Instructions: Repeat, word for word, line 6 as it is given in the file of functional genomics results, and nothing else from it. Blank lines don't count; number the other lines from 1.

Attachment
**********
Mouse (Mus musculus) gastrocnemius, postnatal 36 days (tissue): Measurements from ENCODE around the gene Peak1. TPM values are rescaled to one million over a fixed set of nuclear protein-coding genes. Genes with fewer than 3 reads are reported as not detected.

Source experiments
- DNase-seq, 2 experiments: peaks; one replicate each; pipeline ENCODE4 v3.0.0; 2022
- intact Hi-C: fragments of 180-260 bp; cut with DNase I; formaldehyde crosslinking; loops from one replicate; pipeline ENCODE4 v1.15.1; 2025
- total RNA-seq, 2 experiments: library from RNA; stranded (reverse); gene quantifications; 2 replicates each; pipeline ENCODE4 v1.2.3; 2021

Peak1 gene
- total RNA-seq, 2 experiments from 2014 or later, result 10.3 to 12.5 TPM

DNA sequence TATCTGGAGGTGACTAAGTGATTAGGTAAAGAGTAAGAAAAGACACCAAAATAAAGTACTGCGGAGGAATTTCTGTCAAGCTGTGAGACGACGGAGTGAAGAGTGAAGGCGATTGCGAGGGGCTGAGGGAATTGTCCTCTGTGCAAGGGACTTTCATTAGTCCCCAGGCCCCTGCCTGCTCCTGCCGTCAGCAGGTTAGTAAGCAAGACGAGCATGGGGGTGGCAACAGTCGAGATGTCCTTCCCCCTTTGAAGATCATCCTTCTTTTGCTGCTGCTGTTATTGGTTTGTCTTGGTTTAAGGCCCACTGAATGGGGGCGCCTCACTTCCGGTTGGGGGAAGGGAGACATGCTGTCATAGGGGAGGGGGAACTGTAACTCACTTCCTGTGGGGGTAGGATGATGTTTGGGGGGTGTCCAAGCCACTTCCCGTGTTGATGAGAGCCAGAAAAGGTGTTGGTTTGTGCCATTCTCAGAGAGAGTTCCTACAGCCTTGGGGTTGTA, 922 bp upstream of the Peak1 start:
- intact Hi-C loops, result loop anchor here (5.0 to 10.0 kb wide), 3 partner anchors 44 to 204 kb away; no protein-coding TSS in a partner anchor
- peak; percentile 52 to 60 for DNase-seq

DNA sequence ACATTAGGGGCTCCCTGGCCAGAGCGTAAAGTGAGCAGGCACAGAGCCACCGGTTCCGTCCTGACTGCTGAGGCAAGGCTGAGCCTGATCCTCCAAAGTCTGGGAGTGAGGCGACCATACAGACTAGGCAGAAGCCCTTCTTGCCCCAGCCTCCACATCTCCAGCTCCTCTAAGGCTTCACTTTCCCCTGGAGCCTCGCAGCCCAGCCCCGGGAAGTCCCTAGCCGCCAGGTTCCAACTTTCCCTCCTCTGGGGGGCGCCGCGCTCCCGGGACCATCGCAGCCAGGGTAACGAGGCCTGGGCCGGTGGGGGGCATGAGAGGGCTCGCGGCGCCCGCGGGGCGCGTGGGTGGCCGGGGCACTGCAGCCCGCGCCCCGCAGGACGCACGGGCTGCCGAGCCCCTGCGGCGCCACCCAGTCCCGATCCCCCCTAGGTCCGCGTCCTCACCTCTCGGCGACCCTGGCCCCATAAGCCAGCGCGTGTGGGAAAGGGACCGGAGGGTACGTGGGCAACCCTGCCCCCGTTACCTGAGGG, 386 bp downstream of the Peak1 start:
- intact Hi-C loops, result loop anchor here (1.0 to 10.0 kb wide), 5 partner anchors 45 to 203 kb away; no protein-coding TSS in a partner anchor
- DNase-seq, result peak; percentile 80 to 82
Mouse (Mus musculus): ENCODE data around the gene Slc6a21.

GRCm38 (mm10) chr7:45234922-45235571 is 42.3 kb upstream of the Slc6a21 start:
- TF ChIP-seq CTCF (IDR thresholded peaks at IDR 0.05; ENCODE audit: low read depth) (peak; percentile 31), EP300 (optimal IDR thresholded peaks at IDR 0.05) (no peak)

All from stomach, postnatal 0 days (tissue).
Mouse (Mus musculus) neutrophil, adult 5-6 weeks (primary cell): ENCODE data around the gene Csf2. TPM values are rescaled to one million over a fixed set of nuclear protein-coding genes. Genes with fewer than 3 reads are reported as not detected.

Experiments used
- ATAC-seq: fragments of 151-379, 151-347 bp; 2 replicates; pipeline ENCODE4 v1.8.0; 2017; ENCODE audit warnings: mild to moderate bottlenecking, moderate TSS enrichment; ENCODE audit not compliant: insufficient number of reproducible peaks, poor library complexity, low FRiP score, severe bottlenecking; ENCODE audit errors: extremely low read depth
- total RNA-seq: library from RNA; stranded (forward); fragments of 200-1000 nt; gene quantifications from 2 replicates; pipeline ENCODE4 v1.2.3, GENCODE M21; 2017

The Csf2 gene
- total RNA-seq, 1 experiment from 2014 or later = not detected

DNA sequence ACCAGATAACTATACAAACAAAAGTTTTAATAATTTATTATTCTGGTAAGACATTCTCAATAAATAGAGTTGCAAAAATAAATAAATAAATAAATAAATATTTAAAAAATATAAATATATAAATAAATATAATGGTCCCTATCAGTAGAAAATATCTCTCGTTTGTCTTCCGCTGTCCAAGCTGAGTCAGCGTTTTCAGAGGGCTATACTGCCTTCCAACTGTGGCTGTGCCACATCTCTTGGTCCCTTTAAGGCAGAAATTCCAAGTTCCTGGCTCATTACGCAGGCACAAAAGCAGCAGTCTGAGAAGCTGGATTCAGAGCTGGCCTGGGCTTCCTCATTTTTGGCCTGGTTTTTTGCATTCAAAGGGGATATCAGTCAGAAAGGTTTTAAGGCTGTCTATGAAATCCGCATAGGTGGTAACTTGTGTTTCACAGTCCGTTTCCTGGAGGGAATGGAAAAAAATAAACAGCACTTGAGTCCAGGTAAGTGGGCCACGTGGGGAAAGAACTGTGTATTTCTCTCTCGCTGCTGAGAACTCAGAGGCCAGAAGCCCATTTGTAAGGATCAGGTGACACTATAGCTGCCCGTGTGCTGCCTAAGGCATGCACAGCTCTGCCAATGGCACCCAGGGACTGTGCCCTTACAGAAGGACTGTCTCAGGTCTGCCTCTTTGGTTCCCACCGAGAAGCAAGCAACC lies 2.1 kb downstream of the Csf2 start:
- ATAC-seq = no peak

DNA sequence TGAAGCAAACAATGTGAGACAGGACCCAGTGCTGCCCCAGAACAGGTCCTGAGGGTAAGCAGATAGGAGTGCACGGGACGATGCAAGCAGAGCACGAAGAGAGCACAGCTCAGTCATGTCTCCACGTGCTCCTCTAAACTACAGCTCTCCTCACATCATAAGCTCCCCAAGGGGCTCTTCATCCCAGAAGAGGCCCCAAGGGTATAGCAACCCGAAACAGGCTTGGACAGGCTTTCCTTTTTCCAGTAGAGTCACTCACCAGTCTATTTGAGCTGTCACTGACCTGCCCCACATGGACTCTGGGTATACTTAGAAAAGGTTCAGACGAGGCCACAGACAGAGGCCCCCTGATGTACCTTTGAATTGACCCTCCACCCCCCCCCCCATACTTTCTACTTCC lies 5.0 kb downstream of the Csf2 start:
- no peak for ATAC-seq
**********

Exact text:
Peak1 gene